Chai Cake with Swiss Meringue Buttercream

by Julie Ruble on June 16, 2014 · 11 comments


Chai Cake with Swiss Meringue Buttercream



Recipe by: Adapted from Chef Kevin Kidd of SALT Bistro in Boulder, Colorado
Yield: 12 servings

Swiss meringue buttercream is the lightest, most heavenly frosting on the planet. Now imagine it slathered all over an incredible chai cake. Now imagine eating that cake on the balcony on a summer evening. Now make it happen!

Chai Cake Ingredients:
2/3 cup milk
3 tablespoon loose black chai tea*
1/8 teaspoon ground cardamom, crushed*
sliver of fresh ginger, peeled and grated*
2 whole eggs
1 egg yolk
1 teaspoon vanilla extract
1 cup plus 6 tablespoons flour
1 cup sugar
1 1/4 teaspoon plus 1/8 teaspoon baking powder
1/4 teaspoon plus 1/8 teaspoon cinnamon, ground
1/4 teaspoon kosher salt
1/2 cup (4-ounces) Plugrá® European-Style Butter, unsalted, at room temperature
*If you can only find plain loose black tea, use 1 teaspoon ground cardamom or 7 crushed cardamom pods, 1/2 teaspoon fennel seed, and 1/4-inch of fresh ginger peeled and grated

Swiss Meringue Buttercream Ingredients:
1 1/4 cups sugar
5 egg whites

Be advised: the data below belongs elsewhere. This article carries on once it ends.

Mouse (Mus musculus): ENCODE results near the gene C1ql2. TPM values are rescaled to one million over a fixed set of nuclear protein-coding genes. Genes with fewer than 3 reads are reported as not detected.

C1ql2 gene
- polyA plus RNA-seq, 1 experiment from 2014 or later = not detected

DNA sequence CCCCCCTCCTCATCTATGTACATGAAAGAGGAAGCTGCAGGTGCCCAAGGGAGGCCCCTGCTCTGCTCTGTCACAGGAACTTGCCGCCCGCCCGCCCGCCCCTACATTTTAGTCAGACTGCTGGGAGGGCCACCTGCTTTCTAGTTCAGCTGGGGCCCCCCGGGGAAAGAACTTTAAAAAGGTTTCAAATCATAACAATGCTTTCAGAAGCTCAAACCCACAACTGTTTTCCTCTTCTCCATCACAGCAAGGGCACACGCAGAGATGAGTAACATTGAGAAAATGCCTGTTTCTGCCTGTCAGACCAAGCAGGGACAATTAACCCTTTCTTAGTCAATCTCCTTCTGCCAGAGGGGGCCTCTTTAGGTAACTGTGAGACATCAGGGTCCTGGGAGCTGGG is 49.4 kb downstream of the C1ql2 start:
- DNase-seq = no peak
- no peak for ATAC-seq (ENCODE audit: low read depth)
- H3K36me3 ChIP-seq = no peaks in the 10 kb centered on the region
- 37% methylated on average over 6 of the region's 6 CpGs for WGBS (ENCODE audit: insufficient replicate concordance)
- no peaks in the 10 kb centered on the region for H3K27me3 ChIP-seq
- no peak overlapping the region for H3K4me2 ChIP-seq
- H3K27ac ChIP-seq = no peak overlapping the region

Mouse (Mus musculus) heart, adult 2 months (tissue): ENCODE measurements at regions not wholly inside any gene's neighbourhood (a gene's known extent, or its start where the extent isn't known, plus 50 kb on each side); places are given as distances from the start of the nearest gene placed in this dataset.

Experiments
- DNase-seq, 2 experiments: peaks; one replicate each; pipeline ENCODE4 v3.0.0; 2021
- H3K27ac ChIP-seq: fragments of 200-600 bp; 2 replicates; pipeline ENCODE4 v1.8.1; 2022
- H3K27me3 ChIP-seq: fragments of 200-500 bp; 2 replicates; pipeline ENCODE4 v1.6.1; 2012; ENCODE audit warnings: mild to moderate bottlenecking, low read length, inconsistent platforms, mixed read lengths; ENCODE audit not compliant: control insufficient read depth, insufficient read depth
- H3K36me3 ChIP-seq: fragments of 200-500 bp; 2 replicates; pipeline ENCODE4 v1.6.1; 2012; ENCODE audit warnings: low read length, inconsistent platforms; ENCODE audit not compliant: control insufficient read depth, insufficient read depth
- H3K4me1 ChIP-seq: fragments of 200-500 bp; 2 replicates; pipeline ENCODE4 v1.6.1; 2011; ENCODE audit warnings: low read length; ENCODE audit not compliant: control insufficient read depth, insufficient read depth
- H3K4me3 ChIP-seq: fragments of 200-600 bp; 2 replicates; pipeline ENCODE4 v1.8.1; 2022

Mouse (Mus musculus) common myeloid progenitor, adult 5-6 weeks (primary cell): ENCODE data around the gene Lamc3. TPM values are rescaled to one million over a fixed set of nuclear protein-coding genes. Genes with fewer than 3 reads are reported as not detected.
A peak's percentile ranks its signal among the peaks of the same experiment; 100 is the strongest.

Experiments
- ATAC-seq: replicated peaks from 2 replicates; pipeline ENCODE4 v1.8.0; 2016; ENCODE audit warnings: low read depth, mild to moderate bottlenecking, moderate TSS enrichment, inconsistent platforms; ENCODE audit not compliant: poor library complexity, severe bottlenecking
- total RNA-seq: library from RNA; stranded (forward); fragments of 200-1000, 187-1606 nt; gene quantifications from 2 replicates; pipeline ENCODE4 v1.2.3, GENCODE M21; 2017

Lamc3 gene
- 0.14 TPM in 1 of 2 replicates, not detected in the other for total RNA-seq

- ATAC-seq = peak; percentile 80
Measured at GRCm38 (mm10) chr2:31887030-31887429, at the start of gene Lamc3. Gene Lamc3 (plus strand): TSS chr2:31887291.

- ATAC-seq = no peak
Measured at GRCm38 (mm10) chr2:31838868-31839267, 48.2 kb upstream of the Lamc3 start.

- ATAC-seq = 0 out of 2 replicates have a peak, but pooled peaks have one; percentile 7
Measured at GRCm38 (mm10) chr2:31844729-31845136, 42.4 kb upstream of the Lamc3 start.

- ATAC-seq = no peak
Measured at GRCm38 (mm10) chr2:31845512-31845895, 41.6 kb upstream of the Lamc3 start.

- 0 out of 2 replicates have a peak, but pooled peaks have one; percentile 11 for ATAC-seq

1 pound Plugrá European-Style Butter, cut into pieces, room temperature
1 teaspoon vanilla extract

Directions:
Make the cake: Preheat the oven to 350 degrees F. Grease and flour the bottom and sides of three 8-inch round cake pans. In a small saucepan over medium-low heat, combine milk, tea, cardamom, fennel, and ginger. Bring it to a simmer but not a boil before removing it from the heat and steeping for 5 minutes. Strain the milk and set it on the counter to cool (I popped mine in the fridge after it had cooled a bit.)

In a medium bowl, whisk together the eggs, egg yolk, vanilla, and 1/3 of the cooled chai milk. In a separate large bowl, whisk together flour, sugar, baking powder, cinnamon, and salt. Beat in softened Plugrá Butter until mixture resembles coarse cornmeal. Add the remaining chai milk and beat on medium-low speed until incorporated. On medium speed, add the egg mixture in three additions, scraping the bowl after each addition. Beat until mixture is light and fluffy. Divide the batter evenly among the pans (it’ll be a pretty thin layer of batter in each pan, so I used a scale to make sure it was accurately divided) and bake for 15-20 minutes, or until a cake tester inserted in the middle comes out with just a few moist crumbs (if you’re using larger pans, like 9-inch pans, they will bake a lot faster, so keep an eye on them!) Cool for 10 minutes before removing the cakes from pans and cooling completely on a wire rack. Then wrap them tight and stick them in the freezer for 30 minutes to make them easier to frost.